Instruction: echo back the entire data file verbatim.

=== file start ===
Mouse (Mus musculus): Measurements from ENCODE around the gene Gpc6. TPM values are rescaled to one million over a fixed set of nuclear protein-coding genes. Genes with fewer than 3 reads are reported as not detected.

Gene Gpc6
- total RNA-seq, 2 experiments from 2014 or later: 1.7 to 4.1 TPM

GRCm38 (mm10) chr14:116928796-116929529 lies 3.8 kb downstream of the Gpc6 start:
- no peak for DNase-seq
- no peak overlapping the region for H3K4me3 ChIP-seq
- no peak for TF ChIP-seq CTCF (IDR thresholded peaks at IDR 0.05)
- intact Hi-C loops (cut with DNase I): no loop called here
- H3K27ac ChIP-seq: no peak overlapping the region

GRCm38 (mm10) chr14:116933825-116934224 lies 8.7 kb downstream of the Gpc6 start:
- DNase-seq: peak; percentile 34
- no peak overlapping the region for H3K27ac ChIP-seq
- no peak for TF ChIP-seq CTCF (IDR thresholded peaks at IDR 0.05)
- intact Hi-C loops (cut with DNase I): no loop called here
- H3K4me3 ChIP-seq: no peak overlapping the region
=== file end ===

Mouse (Mus musculus): Measurements from ENCODE around the gene Gpc6. TPM values are rescaled to one million over a fixed set of nuclear protein-coding genes. Genes with fewer than 3 reads are reported as not detected.

Gene Gpc6
- total RNA-seq, 2 experiments from 2014 or later: 1.7 to 4.1 TPM

GRCm38 (mm10) chr14:116928796-116929529 lies 3.8 kb downstream of the Gpc6 start:
- no peak for DNase-seq
- no peak overlapping the region for H3K4me3 ChIP-seq
- no peak for TF ChIP-seq CTCF (IDR thresholded peaks at IDR 0.05)
- intact Hi-C loops (cut with DNase I): no loop called here
- H3K27ac ChIP-seq: no peak overlapping the region

GRCm38 (mm10) chr14:116933825-116934224 lies 8.7 kb downstream of the Gpc6 start:
- DNase-seq: peak; percentile 34
- no peak overlapping the region for H3K27ac ChIP-seq
- no peak for TF ChIP-seq CTCF (IDR thresholded peaks at IDR 0.05)
- intact Hi-C loops (cut with DNase I): no loop called here
- H3K4me3 ChIP-seq: no peak overlapping the region